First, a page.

The first three articles in this mini-series described the near disastrous launch of the Skylab space station and the tireless efforts of NASA and contractor personnel to save the program. The end of the mission couldn’t have been more different from the beginning. When the Skylab 2 crew of Commander Charles “Pete” Conrad, Pilot Paul J. Weitz, and Science Pilot Joseph P. Kerwin launched to the Skylab space station on May 25, 1973, it wasn’t certain that they could finish their planned 28-day mission. Eleven days earlier, Skylab suffered significant damage during its launch, leaving it overheated and under-powered after its meteoroid and thermal shield tore off, leaving one of its main solar arrays jammed closed and the other missing entirely.
In the 10 days between the two launches, NASA and contractor personnel at Johnson Space Center (JSC), Marshall Space Flight Center and Kennedy Space Center designed, built and stowed in the Command Module a custom-designed parasol that the crew deployed on their second day in orbit to cool the station. And on June 7, Conrad and Kerwin conducted a record-breaking spacewalk to free the jammed solar array, giving Skylab enough power for them to complete their mission and save the program.
During the second half of their mission, Conrad, Weitz and Kerwin focused on completing as much science as possible, research being the primary goal of Skylab. Despite the slow start, by the end of the mission the crew completed 81% of the planned solar observations using the Apollo Telescope Mount (ATM), 88% of the Earth observations using the Earth Resources Experiment Package, and more than 90% of the medical experiments. The results of the latter indicated that the crew overall remained healthy during their month-long stay in space, but all three lost weight and especially muscle mass. Based on that information, flight doctors increased the caloric intake and amount of exercise for the next Skylab crew.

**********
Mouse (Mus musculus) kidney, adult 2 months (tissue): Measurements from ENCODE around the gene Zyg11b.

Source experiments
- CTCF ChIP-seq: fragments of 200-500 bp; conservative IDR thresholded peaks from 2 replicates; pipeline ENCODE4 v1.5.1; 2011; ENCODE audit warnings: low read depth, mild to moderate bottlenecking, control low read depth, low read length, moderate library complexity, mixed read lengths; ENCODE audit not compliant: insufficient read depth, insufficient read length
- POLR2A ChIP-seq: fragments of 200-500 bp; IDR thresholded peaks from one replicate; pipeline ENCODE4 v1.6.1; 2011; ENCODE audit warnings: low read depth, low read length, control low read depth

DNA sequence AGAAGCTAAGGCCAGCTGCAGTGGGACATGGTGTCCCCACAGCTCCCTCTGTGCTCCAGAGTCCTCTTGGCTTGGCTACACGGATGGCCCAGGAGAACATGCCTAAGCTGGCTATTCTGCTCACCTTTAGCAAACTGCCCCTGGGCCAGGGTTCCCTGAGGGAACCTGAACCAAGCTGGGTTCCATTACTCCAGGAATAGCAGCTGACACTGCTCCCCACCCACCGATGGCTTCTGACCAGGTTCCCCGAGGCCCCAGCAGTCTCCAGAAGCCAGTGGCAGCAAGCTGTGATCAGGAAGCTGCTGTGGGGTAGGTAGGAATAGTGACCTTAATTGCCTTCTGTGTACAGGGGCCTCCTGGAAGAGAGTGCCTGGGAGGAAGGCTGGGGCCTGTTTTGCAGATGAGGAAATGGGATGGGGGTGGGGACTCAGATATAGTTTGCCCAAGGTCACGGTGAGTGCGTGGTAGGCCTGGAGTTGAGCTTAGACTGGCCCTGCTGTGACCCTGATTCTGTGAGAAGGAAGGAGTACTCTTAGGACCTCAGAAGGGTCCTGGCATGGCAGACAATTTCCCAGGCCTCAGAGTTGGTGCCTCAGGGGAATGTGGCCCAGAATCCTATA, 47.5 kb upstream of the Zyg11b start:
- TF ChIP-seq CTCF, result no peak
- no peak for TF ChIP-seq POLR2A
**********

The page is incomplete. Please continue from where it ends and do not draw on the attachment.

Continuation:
On June 18, the Skylab 2 crew broke the 24-day endurance record set by the Soviet Soyuz 11 crew in 1971. Two days later, Conrad and Weitz completed a 1-hour 36-minute spacewalk to retrieve film canisters from the ATM for return to Earth and replace them with fresh ones. Over the next two days, they prepared Skylab for an unmanned period until the second crew arrived in July. On June 22, after undocking from Skylab and photographing it during a fly-around inspection, they fired the Service Module’s engine to bring them home, after completing 404 orbits around the Earth. The Command Module (CM) splashed down about 800 miles southwest of San Diego and 6.5 miles from the prime recovery ship, the aircraft carrier USS Ticonderoga. Conrad, Weitz and Kerwin were the new record holders for the longest human space flight, 28 days and 50 minutes. Navy personnel lifted the CM onto the carrier, and the three crewmen emerged from the capsule, a little unsteady but able to walk unassisted. Although the spaceflight was over, the scientific mission went on, as the crew continued to be subjects for the medical experiments, first conducted in the Skylab Mobile Laboratory aboard the Ticonderoga and later back at JSC in Houston. The experiments tracked the crewmembers’ readaptation to a terrestrial environment.
An unexpected side trip occurred shortly after their return to Earth. President Richard M. Nixon invited the crew to the Western White House in San Clemente, California, where he was holding a summit with Soviet General Secretary Leonid Brezhnev. Two days after splashdown, as Ticonderoga sailed into San Diego, a helicopter carried the crew and their flight surgeon to meet with the two world leaders.
The astronauts brought gifts of flags and patches flown in space, hurriedly mounted in shadow boxes by personnel on the aircraft carrier. To the flight surgeon’s horror, the crew broke with medical protocols by removing the surgical masks they wore to prevent any infections when they met Nixon and Brezhnev. The meeting over, the helicopter ferried them back to the carrier, and the next day a transport plane flew them home to Houston for reunions with their families. And more medical tests.